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The dollar was mostly lower against other major currencies on Monday, as concerns over a possible trade war between the US and China continued.

The US dollar index, a measure of the greenback’s strength against a basket of currencies, was down by 0.3 percent to $88.83, after hitting a one-month low of 0.12 percent.

The currency gained 0.3 percent to 105.07 against safe-haven yen, after marking a 16-month low and its weakest since November 2016 of 104.56 on Friday.

Expectations that Japan’s political controversy could intensify also helped bolstered the yen. For the past few years, the yen has been pressured by economic policies known as, Abenomics created by Japan’s Prime Minister Shinzo Abe.

Any event that may weaken Abe’s support ratings is deemed as a negative factor to his ability to keep the measures in position. A key witness to the cronyism scandal involving the premier will be testifying in parliament on Tuesday.

The dollar meanwhile, lost 0.2 percent to 1.2868 against its Canadian counterpart, while it dropped 0.1 percent to 0.9458 against the Swiss franc.

Other high-earning currencies, including the Australian dollar and kiwi, climbed 0.4 percent to 0.7736 and 0.7 percent to 0.7288 respectively.

Australia is set to see its home sales data for the month of February, as well as a statement from the Reserve Bank of Australia (RBA) Assistant Governor Christopher Kent on Tuesday.

Analysts stated that as long as Washington and Beijing continued their tit-for-tat trade war rhetoric and actions, safe-haven play is likely to strengthen the Japanese yen further.      

China Open to Conduct Trade Negotiations with the US

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China’s foreign ministry stated on Monday that it was open to negotiate with the US to settle their issues over trade, as fears continue to rise over a full-blown trade war between the two countries.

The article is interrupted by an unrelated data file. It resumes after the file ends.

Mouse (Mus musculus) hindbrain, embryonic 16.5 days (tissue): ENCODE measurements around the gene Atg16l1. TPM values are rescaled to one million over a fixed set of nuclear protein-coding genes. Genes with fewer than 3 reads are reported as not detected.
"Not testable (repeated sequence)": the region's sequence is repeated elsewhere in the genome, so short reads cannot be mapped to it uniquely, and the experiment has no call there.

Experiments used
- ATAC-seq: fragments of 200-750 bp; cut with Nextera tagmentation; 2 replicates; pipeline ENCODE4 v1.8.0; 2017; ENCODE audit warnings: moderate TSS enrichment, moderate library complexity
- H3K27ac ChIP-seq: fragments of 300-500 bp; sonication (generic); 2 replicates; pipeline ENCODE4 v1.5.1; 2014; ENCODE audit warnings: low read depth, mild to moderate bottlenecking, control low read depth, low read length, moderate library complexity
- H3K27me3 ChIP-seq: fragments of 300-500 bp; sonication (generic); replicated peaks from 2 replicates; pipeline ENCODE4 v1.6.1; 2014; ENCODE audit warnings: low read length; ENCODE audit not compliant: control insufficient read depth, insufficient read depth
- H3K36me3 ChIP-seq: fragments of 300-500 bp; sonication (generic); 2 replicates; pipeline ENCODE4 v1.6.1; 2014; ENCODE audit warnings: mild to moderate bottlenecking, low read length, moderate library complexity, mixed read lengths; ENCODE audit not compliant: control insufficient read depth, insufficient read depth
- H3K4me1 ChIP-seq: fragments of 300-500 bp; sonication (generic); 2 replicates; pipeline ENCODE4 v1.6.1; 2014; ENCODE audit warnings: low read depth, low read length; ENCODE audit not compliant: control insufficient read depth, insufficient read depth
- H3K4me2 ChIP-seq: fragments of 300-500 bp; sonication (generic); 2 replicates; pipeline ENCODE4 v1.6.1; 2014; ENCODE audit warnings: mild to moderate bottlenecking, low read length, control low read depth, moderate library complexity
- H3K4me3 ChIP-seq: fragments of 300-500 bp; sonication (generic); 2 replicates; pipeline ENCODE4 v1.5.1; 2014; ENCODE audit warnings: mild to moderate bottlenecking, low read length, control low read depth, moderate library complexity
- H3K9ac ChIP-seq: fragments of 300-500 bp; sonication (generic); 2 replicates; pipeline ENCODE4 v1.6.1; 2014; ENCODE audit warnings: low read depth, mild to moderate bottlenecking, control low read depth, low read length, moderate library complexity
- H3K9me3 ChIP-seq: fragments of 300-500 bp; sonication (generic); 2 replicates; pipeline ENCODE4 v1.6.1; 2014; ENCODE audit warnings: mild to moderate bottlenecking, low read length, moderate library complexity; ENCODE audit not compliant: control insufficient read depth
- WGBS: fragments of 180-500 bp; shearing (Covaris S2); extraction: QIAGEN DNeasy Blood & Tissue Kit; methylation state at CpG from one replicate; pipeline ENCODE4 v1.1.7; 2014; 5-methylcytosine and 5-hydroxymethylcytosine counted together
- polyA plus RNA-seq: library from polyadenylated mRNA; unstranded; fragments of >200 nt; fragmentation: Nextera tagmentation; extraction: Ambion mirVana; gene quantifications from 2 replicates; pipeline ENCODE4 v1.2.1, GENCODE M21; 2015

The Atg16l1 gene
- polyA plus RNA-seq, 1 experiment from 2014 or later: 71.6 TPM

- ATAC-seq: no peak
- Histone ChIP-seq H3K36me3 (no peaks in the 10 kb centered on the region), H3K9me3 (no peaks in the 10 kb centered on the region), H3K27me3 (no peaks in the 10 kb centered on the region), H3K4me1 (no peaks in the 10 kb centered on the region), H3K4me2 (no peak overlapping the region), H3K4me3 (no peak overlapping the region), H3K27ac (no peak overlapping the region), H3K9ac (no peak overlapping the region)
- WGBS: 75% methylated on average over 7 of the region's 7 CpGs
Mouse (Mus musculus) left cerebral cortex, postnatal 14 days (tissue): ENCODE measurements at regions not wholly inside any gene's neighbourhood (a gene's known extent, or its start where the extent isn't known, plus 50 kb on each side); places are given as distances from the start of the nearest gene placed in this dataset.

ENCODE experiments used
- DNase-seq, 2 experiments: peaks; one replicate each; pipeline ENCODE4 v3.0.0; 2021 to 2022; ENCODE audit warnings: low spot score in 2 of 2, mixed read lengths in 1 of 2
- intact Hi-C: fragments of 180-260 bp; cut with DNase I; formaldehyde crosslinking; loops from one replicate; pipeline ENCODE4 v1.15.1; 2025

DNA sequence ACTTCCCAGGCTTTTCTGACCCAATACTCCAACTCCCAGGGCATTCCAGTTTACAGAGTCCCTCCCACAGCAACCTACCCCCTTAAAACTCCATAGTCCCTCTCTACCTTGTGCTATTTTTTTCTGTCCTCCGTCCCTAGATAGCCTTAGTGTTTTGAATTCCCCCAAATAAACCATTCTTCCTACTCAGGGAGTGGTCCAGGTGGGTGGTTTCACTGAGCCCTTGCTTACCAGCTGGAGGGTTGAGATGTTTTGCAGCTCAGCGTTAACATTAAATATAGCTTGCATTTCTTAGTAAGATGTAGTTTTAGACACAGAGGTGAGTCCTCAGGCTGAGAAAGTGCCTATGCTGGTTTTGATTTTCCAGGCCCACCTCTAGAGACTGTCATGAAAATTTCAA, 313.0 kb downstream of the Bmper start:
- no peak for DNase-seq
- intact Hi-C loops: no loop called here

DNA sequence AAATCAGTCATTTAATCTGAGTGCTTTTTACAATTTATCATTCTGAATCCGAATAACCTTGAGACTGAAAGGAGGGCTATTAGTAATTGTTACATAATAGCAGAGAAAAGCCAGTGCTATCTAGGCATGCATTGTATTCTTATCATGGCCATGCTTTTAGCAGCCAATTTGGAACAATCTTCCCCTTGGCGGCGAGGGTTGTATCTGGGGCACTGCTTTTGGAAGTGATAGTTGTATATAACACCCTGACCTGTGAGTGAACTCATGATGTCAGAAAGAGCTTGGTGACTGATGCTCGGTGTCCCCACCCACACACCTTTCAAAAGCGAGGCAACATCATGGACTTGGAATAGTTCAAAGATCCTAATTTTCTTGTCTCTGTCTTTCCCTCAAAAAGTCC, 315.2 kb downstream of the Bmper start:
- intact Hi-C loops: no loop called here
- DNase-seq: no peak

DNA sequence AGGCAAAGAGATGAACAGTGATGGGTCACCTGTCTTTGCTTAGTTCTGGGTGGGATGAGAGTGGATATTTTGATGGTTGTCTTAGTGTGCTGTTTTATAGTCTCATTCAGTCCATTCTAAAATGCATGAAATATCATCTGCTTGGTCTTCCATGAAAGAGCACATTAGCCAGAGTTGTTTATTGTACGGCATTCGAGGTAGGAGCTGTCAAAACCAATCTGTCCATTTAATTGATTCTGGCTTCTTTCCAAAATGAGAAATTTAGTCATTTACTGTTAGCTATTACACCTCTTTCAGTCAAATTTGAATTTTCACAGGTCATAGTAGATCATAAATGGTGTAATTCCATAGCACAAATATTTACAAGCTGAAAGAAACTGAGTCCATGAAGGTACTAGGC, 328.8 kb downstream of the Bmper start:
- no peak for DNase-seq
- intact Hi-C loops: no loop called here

Concerns over a trade war stayed in play, after US President Donald Trump signed a memorandum last week declaring import tariffs on up to $60 billion of Chinese goods, but the proposal have a 30-day consultation period before it could take effect.

China immediately responded on Friday by announcing plans to impose tariffs on 128 US items with an import value up to $3 billion.

Sources familiar with the matter said China and the US have started discussing to improve US access to Chinese markets.

The dollar declined by 0.5 percent to 6.2785 against the Chinese yuan, following the report.

US Treasury Secretary Steven Mnuchin and US Trade Representative Robert Lighthizer reportedly wrote down measures that Washington wants China to carry out in a letter to newly appointed Vice Premier and administrator of China’s economy Liu He.

The steps requested by the US included a reduction of Chinese tariffs on US automobiles, more purchases of US-made semiconductors, and better access for US companies to China’s financial sector.

Mnuchin was believed to be considering visiting Beijing to continue trade talks. Sources also said Mnuchin and Liu He had talked about trade deficit between the two countries, and committed to continue conversing to determine a mutually agreeable way to cut it.

The Trump administration has called for China to immediately lessen its $375 billion trade surplus with the US by $100 billion.

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